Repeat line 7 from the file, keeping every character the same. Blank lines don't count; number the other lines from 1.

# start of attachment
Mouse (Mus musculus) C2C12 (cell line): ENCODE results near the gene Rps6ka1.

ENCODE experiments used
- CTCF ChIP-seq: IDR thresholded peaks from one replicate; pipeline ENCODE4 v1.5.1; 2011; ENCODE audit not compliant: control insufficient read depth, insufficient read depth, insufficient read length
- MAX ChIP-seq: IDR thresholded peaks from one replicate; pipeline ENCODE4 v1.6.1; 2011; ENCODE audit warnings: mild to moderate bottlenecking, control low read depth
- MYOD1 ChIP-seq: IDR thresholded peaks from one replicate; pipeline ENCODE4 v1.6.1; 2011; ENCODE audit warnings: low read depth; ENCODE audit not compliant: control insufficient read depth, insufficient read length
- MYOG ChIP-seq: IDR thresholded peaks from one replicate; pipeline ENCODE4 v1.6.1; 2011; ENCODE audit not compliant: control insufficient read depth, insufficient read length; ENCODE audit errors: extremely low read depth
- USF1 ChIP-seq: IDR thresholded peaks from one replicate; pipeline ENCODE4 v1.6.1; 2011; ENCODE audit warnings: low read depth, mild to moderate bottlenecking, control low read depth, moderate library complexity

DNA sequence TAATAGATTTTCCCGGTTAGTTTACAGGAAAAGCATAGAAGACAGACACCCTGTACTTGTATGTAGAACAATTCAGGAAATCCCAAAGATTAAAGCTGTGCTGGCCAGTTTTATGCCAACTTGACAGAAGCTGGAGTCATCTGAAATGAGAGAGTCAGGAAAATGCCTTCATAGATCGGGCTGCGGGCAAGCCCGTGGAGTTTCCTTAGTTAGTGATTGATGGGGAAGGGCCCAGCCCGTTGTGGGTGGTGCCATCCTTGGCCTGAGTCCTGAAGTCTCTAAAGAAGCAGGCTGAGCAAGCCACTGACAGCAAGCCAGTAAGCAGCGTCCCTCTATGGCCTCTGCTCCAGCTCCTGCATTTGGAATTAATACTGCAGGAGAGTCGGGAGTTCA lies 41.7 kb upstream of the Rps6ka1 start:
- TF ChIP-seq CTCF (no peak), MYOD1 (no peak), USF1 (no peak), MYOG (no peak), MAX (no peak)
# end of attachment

- USF1 ChIP-seq: IDR thresholded peaks from one replicate; pipeline ENCODE4 v1.6.1; 2011; ENCODE audit warnings: low read depth, mild to moderate bottlenecking, control low read depth, moderate library complexity